Wednesday, 24 July 2013

Day 9: Burgette - Zubiri (total km walked: 48,2km) *Eurotrip - Camino*

I slept like a baby right through the night. I really cannot remember when last that happened. Man was I stoked! This could all be to one of the following reasons: sleeping pill I got from Bearman, or the Lapis Lazuli crystal that I got from Durango (this crystal is for migraines, headaches, skin disorders, anxiety, calms nervous system, reduced inflammations and pain) or the copious amount of sangria we drank last night. We polished off 5 bottles of Tinto vino and two pitchers of beer between 4 people.



We were up at 7:30 and back on the road by 8:45. All the pilgrims that stayed in the previous town were walking past our hostel and we were waving at them from our balcony. I have found my favourite new tree. Not sure what it is called, but I'm seeing them everywhere in Spain. 


Medium ascents and descents and a few snack & boots breaks. Lovely to have delicious snacks to eat instead of white baguettes. Boots breaks are where you take your boots off and let your toes breathe. Cold breeze on your toesies: best!


We had a few 'live in the postcard' moments. Just amay may views and scenery. Walking through forests and plenty of hell hills. Not my fav. No gracias. At the bottom of one of the hills, Bearman surprised me with a Camino shell that I can hang on my backpack. Everyone has them and I didn't buy one like everyone else in st Jean. I was so stoked to have one too!





At 10am we had the left over sangria. Why? Cause we can. It's the Camino and we are on holiday! I walked with a lot of different people today. Met a Virgo girl from Denmark that I really like, we had some great chats. I can't name everyone that I walked with, there are too many. It was so great to meet all the pilgrims at the first albergue where we all had dinner together. Everyone had to get up and introduce themselves. So it's interesting to see the people along the way which you have met before. You greet them like old friends and are really happy to see a familiar face.




We arrived at Zubiri and thought that we should have lunch and a beer and see if we want to continue to the next town. My feet were really sore and my blister count was at 5 now. Oef! As we entered the town, we crossed a bridge that was over a river. We walked down to the river and took our hiking boots off and then put our feet in the river. Man oh man was that soothing and refreshing!  One chick jumped in the river and Denmark #2 followed suit. The water was bloody freezing! Cray!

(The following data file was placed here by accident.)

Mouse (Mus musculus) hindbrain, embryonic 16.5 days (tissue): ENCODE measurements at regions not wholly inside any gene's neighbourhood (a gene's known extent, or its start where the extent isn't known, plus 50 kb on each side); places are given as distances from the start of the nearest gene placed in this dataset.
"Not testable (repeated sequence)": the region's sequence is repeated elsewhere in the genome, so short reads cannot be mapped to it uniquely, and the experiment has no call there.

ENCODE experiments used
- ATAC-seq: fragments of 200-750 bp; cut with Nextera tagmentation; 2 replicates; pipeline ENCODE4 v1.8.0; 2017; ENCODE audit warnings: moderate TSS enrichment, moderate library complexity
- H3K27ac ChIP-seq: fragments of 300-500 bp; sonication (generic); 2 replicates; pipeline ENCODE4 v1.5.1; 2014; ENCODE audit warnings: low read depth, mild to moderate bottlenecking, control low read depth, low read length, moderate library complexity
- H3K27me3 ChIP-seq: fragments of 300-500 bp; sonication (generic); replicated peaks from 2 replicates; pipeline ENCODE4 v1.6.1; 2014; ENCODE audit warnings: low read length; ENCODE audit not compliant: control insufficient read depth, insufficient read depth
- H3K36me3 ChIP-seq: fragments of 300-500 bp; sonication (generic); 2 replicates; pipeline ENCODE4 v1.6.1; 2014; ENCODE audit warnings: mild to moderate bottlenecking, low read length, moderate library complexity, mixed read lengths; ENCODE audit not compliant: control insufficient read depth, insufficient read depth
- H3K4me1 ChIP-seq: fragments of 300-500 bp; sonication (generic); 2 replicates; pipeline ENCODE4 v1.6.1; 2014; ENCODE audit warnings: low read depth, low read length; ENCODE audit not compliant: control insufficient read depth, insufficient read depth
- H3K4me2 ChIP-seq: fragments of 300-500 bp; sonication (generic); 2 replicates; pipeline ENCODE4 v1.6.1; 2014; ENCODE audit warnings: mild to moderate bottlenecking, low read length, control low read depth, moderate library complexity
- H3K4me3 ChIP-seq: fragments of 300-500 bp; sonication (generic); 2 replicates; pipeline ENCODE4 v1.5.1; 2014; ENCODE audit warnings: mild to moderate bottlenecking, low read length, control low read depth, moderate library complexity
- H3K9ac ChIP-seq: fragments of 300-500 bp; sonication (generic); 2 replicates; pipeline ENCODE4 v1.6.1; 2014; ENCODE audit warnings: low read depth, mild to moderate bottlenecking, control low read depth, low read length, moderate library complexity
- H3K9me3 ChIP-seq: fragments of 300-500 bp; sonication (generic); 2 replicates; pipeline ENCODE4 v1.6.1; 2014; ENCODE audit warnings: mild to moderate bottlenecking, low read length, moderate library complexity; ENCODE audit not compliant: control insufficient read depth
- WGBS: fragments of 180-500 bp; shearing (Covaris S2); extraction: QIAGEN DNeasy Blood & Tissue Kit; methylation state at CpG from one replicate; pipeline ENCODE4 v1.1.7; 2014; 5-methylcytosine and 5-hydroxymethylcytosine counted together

We went to Cafetaria Polideportivo Esteribar, which had a really unfriendly waiter. They offer pilgrim menus at most restaurants on the way. This one had a three course meal for 12€ and I shared it with Denmark #1. It was not such a great meal. Also not Spanish at all.

After the meal we decided to stay in the town and went to look for a Farmacia (pharmacy) to get some stuff for blisters. Then walked some more and found an albergue. I was staying with Denmark #1 & #2 in a room with 14 beds. We got settled in and then went to the shop to buy...guess what? Tinto (red) wine! To make some sangria for our river party! 


We were walking around town and just inviting random people to our river party. Where can you ever do that? This is why the Camino is so unique. You are friends with everyone. Doesn't matter who they are, what they do, where they from, how much money they have, what car they drive, how old they are, how they look or what house they live in. You don't judge on appearances. None of that matters. All you see is another pilgrim who is on the same journey as you. You only see their soul. This is beautiful. I think everyone should experience this. 




We can live so superficially without realizing it. Life is supposed to be simple. One of the lessons that I have learnt on the Camino was that I need to learn to receive. I am always giving to those around me and when people want to give back to me, I would rather say no it's okay. I like being independent and try to get things done by myself without anyone's help. Afrikaans dude helped me out so much. That was the first time I had to just let go and receive. Then with my blisters everyone was so keen to help doctor up my feet and give me plasters and tape. In general everyone is just so giving and friendly on the Camino.



Enough rambling about the deep stuff, back to the river party of the century! In the shop they open the wine for you and even give you plastic cups. Everyone contributed some fruit and we were all set to parteee! The couple we invited in the shop to join us brought such scrumptious snackaroos! Asparagus, jarbon (smoked ham), olives, queso (cheese) and baguette. I pumped some tunes on my iPhone which I placed in a plastic cup to amplify the sound. A boer maak n plan! The rain broke up our party and we moved to the bar. 

Here I had wifi and Natty was a happy chappy! We had some beer and some local shot. It's pink, but I can't remember the name. Tasted similar to sherry, made from local berries. I asked Durango to buy us some oysters and he came back with a whiskey tumbler with loads of vodka in. We drank it anyways. 

The albergue usually have a curfew and ours was 10pm and we were an hour late.  We were very loud and probably woke up everyone. Not highly recommended, because everyone might hate you the next day! It was a brilliant night and I had lots of fun!

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